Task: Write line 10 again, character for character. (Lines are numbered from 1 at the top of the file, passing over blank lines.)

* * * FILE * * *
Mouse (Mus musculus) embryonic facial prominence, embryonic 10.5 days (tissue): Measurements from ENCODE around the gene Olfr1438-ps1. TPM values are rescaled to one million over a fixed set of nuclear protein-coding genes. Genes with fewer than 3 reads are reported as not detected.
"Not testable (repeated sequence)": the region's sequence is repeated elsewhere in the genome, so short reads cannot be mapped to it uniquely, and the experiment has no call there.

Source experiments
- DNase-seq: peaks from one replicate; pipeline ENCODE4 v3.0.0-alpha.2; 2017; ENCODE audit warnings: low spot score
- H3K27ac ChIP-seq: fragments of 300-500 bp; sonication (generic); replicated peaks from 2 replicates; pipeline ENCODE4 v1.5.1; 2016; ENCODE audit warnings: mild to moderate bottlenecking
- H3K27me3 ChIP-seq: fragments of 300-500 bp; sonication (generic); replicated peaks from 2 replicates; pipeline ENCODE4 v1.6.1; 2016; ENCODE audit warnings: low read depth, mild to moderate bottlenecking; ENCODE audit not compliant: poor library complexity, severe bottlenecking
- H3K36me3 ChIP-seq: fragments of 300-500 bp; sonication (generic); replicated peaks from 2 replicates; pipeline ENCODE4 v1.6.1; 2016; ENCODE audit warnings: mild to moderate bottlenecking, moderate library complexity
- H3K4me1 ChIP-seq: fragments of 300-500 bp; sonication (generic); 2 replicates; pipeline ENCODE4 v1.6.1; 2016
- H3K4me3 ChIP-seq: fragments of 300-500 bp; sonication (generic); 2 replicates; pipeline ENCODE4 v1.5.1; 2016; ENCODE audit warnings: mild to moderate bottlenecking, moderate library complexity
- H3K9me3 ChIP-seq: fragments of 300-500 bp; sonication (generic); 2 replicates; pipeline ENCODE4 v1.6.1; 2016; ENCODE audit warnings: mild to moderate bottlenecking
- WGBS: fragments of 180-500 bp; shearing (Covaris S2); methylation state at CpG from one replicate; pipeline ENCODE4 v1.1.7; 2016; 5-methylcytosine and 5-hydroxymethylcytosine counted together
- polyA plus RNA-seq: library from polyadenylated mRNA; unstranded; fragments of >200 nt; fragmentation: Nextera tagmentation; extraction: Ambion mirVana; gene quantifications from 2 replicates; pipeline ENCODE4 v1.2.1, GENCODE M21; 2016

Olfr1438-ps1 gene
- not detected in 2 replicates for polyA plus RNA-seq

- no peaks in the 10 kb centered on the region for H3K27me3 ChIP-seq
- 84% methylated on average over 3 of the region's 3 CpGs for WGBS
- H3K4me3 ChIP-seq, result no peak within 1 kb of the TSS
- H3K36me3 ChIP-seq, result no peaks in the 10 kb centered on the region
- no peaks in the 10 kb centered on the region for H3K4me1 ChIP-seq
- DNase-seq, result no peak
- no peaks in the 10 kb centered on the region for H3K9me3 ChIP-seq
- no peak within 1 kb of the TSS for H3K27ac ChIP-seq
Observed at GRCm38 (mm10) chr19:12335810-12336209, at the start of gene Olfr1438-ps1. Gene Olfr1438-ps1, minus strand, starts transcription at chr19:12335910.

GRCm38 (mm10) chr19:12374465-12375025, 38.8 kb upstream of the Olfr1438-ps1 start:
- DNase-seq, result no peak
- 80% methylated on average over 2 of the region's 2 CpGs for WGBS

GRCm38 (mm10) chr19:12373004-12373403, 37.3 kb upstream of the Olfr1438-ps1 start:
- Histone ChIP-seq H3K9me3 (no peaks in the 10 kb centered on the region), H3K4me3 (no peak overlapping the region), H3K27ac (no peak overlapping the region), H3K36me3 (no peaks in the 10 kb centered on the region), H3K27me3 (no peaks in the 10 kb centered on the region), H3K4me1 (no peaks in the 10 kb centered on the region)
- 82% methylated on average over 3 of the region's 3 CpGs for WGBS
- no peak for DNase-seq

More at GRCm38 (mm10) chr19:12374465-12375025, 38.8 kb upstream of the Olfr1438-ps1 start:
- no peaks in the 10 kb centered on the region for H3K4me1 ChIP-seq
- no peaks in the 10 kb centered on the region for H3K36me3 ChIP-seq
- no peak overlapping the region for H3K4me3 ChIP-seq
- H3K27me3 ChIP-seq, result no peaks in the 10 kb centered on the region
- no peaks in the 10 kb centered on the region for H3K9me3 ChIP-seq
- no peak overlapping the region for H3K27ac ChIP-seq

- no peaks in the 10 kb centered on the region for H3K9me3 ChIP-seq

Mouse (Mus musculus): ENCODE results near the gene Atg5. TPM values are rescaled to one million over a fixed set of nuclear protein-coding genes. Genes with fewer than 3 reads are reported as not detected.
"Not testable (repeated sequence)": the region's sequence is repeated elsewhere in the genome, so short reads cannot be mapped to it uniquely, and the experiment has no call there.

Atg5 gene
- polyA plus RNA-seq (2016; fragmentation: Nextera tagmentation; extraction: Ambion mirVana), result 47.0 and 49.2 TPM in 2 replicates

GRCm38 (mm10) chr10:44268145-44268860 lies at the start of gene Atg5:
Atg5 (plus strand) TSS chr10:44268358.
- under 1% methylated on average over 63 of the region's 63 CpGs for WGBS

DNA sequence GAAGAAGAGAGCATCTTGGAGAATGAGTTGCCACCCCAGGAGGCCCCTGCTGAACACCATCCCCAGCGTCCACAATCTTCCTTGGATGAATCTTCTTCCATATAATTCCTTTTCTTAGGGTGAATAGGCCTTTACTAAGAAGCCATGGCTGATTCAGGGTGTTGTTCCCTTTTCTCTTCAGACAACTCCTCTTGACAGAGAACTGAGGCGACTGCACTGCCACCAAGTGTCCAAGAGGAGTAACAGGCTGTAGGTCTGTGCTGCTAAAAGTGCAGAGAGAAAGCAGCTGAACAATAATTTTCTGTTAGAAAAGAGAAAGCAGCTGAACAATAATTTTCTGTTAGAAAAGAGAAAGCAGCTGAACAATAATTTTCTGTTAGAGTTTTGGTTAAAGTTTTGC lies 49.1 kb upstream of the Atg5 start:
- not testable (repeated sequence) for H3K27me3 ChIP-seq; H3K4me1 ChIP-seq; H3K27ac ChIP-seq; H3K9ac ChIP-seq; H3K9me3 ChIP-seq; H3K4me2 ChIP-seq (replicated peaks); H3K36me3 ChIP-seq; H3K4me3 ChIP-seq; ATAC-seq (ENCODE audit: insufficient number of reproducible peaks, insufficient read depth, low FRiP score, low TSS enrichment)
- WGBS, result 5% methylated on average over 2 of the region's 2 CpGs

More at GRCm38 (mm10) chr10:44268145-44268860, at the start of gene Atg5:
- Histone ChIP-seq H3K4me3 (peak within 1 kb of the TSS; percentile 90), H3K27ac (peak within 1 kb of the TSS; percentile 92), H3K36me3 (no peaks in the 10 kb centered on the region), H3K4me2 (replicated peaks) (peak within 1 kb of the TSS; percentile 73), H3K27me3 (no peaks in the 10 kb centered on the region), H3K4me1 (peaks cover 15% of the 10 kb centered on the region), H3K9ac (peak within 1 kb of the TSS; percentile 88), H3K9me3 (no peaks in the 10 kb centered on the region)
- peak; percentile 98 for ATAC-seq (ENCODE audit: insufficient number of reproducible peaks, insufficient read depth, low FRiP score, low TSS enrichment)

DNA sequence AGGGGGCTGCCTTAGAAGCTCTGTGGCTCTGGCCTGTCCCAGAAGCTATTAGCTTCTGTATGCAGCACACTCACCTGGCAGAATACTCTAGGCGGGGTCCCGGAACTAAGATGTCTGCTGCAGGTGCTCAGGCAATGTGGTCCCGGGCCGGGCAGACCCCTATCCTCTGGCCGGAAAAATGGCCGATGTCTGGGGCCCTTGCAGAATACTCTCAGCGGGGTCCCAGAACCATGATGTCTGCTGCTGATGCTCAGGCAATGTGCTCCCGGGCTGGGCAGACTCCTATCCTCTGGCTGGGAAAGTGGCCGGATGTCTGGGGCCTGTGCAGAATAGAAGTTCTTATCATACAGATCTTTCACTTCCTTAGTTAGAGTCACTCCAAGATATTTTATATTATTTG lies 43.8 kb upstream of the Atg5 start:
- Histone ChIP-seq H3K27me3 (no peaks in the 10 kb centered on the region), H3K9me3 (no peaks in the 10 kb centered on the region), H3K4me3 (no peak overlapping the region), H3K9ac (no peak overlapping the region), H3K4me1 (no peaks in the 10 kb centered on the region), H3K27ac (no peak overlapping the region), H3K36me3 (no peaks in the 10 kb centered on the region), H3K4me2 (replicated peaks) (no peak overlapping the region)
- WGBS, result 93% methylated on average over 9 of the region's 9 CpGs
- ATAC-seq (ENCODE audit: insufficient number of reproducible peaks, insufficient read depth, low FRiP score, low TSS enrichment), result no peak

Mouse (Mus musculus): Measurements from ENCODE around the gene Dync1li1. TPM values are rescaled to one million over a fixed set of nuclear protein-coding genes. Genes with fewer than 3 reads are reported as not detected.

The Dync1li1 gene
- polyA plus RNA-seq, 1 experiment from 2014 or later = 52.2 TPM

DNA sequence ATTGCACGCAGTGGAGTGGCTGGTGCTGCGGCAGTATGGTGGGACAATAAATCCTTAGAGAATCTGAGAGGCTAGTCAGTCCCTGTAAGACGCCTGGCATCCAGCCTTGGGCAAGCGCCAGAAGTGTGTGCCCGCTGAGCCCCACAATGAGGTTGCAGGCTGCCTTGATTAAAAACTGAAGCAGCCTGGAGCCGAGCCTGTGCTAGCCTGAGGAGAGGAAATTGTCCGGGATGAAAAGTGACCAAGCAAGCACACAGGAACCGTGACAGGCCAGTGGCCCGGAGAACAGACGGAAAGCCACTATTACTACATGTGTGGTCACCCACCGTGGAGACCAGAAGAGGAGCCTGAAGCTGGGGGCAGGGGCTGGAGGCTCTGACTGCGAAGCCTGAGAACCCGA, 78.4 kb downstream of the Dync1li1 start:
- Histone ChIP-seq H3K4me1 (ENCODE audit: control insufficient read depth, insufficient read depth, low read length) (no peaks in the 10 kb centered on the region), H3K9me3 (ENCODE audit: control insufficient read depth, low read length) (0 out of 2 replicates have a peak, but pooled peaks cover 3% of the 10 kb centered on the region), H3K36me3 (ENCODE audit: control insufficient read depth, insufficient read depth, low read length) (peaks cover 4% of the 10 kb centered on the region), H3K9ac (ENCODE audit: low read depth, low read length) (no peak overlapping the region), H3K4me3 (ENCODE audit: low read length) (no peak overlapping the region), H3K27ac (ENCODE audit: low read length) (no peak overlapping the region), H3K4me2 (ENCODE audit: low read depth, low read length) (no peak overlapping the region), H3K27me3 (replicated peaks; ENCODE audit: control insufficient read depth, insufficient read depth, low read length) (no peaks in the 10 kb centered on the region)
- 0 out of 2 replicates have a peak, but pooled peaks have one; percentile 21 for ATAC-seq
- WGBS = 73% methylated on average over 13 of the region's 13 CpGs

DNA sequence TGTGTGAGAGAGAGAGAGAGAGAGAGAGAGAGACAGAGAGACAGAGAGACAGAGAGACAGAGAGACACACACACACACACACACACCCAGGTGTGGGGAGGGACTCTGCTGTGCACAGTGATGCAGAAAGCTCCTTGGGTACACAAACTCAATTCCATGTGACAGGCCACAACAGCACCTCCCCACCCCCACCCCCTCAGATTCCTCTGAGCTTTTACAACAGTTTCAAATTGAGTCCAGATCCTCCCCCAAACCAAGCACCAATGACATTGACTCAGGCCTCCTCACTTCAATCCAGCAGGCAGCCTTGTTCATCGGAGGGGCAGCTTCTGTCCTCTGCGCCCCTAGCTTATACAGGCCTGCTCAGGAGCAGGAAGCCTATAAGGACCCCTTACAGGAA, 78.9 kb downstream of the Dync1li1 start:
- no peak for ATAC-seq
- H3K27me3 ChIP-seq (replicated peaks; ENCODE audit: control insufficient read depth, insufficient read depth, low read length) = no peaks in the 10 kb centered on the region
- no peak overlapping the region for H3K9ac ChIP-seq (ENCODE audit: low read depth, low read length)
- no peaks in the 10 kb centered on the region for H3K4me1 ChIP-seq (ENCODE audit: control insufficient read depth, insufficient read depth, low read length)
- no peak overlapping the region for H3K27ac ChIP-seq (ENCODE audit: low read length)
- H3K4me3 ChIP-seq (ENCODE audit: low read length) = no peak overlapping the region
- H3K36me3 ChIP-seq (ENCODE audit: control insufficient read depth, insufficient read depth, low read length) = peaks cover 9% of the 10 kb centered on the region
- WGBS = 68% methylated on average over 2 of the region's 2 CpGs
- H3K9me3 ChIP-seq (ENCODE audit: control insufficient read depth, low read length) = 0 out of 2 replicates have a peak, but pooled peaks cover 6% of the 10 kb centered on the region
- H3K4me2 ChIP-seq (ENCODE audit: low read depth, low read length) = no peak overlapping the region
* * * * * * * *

- H3K9me3 ChIP-seq: fragments of 300-500 bp; sonication (generic); 2 replicates; pipeline ENCODE4 v1.6.1; 2016; ENCODE audit warnings: mild to moderate bottlenecking